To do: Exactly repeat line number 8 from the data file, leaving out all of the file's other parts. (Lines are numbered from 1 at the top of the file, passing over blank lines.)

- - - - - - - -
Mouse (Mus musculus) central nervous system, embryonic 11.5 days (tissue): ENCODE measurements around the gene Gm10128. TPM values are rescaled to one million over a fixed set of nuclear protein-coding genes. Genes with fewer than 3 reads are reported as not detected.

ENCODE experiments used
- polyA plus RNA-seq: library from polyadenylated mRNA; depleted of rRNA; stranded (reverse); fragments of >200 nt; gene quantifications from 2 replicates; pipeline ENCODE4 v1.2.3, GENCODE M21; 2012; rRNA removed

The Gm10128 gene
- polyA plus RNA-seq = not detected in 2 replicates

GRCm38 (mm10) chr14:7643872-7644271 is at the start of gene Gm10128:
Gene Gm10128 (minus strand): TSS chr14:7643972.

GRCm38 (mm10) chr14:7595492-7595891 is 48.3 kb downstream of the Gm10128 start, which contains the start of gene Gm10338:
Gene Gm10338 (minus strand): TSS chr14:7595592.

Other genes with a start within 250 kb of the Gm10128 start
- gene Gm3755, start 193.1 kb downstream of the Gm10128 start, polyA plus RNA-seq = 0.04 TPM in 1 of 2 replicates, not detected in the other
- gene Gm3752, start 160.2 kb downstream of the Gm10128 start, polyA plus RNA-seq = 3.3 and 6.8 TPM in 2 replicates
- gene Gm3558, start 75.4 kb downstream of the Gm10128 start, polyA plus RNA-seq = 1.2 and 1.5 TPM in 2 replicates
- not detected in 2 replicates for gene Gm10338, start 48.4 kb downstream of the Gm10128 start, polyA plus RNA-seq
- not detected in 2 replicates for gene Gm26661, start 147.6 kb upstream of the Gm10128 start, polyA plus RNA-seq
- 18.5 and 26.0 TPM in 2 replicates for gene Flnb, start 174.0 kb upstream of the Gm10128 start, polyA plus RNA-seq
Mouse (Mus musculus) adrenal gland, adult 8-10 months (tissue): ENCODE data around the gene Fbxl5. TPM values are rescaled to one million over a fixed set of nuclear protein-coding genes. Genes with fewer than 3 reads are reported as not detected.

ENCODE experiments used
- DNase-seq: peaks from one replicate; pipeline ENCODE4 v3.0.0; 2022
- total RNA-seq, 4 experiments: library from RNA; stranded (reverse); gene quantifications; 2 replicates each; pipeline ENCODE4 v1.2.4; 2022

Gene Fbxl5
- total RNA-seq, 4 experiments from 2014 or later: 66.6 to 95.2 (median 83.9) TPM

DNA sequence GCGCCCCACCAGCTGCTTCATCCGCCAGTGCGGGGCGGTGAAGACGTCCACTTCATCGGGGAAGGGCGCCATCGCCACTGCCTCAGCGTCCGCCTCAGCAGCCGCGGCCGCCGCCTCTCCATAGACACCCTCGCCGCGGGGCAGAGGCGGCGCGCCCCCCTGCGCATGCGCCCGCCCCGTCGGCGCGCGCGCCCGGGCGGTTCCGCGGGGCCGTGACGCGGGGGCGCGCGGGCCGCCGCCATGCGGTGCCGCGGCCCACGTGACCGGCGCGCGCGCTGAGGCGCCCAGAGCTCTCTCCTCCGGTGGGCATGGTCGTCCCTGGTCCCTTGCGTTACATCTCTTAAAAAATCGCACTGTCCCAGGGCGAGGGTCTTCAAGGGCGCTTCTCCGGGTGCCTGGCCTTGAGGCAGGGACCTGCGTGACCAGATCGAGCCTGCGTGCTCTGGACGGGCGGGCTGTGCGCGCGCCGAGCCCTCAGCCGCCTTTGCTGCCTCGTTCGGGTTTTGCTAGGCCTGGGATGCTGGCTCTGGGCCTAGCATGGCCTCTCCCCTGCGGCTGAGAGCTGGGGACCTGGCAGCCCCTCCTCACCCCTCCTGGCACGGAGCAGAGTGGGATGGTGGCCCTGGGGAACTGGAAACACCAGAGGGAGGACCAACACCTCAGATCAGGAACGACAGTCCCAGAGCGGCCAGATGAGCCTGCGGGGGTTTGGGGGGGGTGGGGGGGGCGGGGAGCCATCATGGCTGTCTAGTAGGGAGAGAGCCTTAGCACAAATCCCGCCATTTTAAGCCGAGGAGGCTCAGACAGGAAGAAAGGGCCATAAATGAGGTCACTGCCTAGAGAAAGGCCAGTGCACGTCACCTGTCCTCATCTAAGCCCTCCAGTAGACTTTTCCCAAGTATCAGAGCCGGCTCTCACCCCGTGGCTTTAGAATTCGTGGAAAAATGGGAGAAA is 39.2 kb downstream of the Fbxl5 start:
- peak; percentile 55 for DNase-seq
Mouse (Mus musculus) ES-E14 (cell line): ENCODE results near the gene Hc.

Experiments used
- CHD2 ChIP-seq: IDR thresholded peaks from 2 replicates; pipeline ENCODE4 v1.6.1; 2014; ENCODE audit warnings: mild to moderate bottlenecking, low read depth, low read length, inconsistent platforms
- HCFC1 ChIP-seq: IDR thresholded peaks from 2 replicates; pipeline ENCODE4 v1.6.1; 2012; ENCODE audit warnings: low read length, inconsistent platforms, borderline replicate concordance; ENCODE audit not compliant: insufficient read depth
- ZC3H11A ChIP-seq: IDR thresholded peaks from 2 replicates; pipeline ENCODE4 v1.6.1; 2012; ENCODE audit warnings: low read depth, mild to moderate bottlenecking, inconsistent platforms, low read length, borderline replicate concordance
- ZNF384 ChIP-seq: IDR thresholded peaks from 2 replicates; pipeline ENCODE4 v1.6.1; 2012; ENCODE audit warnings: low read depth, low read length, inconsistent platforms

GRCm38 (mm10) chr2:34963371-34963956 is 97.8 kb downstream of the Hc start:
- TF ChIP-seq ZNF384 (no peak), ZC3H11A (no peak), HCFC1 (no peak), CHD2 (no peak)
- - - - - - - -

GRCm38 (mm10) chr14:7595492-7595891 is 48.3 kb downstream of the Gm10128 start, which contains the start of gene Gm10338: